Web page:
Excursus: Group-internal staffing firms
The new directive affects group-internal staffing firms in particular (e.g. so-called global employment companies; “GEC”), i.e. companies whose main or sole purpose is the provision of staff to other group companies while handling all administrative matters and acting as the formal employer.
If these companies are domiciled in Switzerland and are leasing personnel to companies abroad, they need to obtain the relevant cantonal and federal licence. However, if their legal domicile is outside of Switzerland, sending employees to Switzerland may be restricted and the legal permissibility must therefore be assessed in each individual case.
Staff leasing vs. international secondments
Not every secondment qualifies as staff leasing. Specifically, secondments with the purpose of providing services to a group company or to a client on the basis of a contract between the group company or the client and the assigning company are exempt from this requirement. On the other hand, secondments in case of a staff shortage or secondments to a group company in order to provide services to the group company’s client on its behalf are clearly regarded as staff leasing. Each situation therefore has to be assessed on a case-by-case basis to determine whether or not the secondment qualifies as staff leasing. If staff leasing is indeed established, an intragroup secondment as mentioned above is still possible for the purpose of know-how transfer, internal education, acquisition of experience and the like.
In any other case, staff leasing from abroad remains legally forbidden. With respect to the latter case, one option would be to offer local employment with the host company instead of assigning the relevant employee. This is possible in particular for EU nationals who - according to the bilateral agreement with the EU on the free movement of persons - would be entitled to work in Switzerland.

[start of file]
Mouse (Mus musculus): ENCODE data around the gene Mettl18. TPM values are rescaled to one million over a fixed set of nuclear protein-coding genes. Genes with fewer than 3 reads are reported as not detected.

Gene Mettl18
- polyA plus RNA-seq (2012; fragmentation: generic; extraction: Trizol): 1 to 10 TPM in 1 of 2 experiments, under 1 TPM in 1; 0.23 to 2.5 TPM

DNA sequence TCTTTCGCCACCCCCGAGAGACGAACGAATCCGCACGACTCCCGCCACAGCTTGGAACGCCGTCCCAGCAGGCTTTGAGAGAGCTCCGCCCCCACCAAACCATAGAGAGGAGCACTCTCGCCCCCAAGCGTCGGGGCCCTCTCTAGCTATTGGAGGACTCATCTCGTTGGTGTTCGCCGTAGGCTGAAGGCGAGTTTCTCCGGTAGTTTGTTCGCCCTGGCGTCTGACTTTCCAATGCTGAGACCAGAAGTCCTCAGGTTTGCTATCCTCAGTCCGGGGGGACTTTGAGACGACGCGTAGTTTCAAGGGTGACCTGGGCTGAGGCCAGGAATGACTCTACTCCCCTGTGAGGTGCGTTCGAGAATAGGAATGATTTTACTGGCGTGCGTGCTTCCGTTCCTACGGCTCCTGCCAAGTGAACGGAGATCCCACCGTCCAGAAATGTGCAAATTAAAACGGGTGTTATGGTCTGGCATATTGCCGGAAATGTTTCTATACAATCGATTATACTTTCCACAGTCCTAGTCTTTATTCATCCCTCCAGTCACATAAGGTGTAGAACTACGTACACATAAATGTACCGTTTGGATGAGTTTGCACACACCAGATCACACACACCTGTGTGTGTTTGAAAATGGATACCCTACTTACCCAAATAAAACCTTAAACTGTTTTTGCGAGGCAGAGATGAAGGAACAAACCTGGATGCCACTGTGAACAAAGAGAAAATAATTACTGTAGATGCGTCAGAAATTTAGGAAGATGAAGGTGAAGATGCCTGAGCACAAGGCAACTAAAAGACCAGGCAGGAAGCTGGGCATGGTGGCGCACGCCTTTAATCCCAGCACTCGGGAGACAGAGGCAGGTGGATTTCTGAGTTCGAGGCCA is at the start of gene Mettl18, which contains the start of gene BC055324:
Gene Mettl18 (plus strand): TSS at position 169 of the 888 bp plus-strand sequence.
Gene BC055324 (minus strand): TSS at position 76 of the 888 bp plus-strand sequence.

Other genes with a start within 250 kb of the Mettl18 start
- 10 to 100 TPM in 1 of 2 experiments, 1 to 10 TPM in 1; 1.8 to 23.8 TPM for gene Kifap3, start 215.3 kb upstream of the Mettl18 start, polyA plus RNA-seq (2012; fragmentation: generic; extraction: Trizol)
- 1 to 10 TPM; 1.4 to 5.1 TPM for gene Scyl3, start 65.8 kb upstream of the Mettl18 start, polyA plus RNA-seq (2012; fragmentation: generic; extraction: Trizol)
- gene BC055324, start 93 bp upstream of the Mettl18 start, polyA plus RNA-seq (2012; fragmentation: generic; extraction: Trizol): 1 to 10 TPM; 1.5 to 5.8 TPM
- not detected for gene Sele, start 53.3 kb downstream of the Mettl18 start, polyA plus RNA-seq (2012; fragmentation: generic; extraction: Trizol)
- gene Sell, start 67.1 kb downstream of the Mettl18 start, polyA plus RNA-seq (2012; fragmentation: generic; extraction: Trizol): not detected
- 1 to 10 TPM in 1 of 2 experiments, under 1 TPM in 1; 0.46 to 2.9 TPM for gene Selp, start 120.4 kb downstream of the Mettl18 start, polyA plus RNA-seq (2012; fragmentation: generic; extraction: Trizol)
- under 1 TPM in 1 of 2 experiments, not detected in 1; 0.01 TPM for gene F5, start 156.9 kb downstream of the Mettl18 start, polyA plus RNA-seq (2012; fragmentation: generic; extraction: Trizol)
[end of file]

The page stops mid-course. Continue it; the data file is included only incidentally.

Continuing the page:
In case of third-country nationals, a local employment contract could be offered to executives or highly qualified individuals if their secondment is not anyhow regarded as permissible intra-group staff leasing, given that in any other case, further immigration restrictions would apply, notably the priority of local workforce. If staff is leased to provide services to the host company’s client, it could be also considered that the host company is subcontracting the assigning company. This way, the services are provided by the assigning company with its own personnel and would therefore not qualify as staff leasing.
Consequences of the new directive on the practice of the migration authorities
Considering the above and according to our discussions with the authorities, we do not expect the SECO directive to have any immediate effect on the authorities’ practice in the near future. Work permits may thus still be obtained for secondments not qualifying as staff leasing or which do not require a licence according to the SECO directive, and are thus also permissible from abroad.
As intragroup secondments may qualify as staff leasing, it is advisable to assess the internal assignment policy. Should they indeed qualify as cases of staff leasing generally requiring a licence, or as secondments from abroad, which are legally forbidden, it is possible to consider drawing up a local employment contract or, in case of a client, working on a subcontracting basis.